Point 4: Parents learn helpful strategies from observing

Parent involvement is essential to interventions for children with ASD (NRC, 2001). Parent involvement in intervention can improve a child’s engagement, language, and social initiations (McConachie & Diggle, 2007). How parents should be involved remains unclear. In Kasari, et al., (2014), parents first observed sessions between their child and a therapist, then were later actively coached in strategies used in the intervention. While parents most improved in their ability to carry out the intervention strategies while they were actively coached, their learning actually began at the observation phase of the study (Shire, et al., 2015). Simply watching their child interact in session with a therapist improved the strategies they used to engage with their child.

Summary

Recently published research has challenged commonly held ideas of how interventions can improve spoken language in school-aged children. It is important to continue to refine evidence-based interventions to target language beyond the age of 5. In sum, SGDs should be strongly considered as an addition to interventions for minimally verbal children, low dose targeted interventions should be considered to augment current services to improve communication, and parents should be present to observe sessions when possible. The continued application of updated knowledge gained through research will improve outcomes for older language learning children.

If you have any questions or would like additional information, please contact Kyle Sterrett at ktsterrett@ucla.edu.

References

Anderson, D. K., Lord, C., Risi, S., DiLavore, P. S., Shulman, C., Thurm, A., … & Pickles, A. (2007). Patterns of growth in verbal abilities among children with autism spectrum disorder. Journal of consulting and clinical psychology, 75(4), 594.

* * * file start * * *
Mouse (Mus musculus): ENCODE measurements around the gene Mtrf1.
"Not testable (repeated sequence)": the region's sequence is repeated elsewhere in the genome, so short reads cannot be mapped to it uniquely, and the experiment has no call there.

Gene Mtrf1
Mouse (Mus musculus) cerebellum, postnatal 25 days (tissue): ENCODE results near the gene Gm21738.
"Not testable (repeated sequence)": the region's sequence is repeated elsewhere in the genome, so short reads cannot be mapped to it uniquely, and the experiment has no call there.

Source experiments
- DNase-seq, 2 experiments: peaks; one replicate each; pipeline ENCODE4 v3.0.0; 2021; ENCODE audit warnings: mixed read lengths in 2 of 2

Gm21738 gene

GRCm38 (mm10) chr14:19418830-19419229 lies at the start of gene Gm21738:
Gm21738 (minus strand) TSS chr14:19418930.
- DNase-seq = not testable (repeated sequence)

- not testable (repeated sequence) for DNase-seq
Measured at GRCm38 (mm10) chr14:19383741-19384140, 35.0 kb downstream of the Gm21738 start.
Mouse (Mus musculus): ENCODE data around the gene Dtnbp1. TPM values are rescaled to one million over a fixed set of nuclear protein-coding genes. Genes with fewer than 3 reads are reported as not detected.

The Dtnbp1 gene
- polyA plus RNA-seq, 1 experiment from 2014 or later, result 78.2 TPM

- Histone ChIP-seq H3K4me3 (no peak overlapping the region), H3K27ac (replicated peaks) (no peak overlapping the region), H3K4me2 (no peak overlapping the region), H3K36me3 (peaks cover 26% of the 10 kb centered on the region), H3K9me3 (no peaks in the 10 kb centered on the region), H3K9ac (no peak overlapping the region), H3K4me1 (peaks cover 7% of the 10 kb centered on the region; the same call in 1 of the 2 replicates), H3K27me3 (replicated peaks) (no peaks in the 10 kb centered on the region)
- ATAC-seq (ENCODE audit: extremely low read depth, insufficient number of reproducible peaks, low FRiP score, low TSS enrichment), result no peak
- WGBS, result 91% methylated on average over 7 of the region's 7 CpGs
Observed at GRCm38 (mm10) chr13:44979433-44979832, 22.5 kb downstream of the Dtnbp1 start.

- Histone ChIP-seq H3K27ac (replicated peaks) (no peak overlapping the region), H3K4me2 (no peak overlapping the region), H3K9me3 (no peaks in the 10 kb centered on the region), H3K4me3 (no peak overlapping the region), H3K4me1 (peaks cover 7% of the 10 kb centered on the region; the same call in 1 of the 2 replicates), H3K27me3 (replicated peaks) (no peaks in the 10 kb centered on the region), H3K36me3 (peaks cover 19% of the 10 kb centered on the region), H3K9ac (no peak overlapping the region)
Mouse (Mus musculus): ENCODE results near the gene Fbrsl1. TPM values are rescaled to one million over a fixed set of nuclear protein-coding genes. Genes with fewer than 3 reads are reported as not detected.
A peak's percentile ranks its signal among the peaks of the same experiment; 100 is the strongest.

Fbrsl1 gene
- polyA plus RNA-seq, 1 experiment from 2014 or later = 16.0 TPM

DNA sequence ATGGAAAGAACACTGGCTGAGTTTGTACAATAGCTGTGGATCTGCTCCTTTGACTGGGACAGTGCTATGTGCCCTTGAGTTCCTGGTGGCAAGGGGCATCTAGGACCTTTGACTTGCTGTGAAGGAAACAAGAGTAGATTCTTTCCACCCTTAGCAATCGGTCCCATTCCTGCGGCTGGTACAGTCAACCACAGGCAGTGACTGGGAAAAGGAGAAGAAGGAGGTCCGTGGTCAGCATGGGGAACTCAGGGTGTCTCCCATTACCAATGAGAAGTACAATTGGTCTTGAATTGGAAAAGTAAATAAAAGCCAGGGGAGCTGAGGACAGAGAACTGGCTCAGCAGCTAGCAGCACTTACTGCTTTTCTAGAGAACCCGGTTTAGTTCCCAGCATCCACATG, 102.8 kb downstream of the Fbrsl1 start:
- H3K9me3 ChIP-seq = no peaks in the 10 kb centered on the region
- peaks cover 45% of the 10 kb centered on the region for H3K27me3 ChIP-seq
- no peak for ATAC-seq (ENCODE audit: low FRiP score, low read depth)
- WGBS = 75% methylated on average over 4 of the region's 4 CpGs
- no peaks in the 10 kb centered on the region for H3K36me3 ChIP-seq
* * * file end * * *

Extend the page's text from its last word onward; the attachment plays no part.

Howlin, P., Goode, S., Hutton, J., & Rutter, M. (2004). Adult outcome for children with autism. Journal of child psychology and psychiatry, 45(2), 212-229.

Kasari, C., Kaiser, A., Goods, K., Nietfeld, J., Mathy, P., Landa, R., … & Almirall, D. (2014). Communication interventions for minimally verbal children with autism: A sequential multiple assignment randomized trial. Journal of the American Academy of Child & Adolescent Psychiatry, 53(6), 635-646.

Lovaas, O. I. (1987). Behavioral treatment and normal educational and intellectual functioning in young autistic children. Journal of consulting and clinical psychology, 55(1), 3.

McConachie, H., & Diggle, T. (2007). Parent implemented early intervention for young children with autism spectrum disorder: A systematic review. Journal of evaluation in clinical practice, 13(1), 120-129.

National Research Council. (2001). Educating Children with Autism. Washington, DC: National Academy Press. 214-216.

Shire, S. Y., Goods, K., Shih, W., Distefano, C., Kaiser, A., Wright, C., … & Kasari, C. (2015). Parents’ adoption of social communication intervention strategies: Families including children with autism spectrum disorder who are minimally verbal. Journal of autism and developmental disorders, 45(6), 1712-1724.

Smith, T., Groen, A. D., & Wynn, J. W. (2000). Randomized trial of intensive early intervention for children with pervasive developmental disorder. American Journal on Mental Retardation, 105(4), 269-285.

Van der Meer, L. A., & Rispoli, M. (2010). Communication interventions involving speech-generating devices for children with autism: A review of the literature. Developmental Neurorehabilitation, 13(4), 294-306.

Vismara, L. A., & Rogers, S. J. (2010). Behavioral treatments in autism spectrum disorder: what do we know? Annual review of clinical psychology, 6, 447-468.

Have a Comment?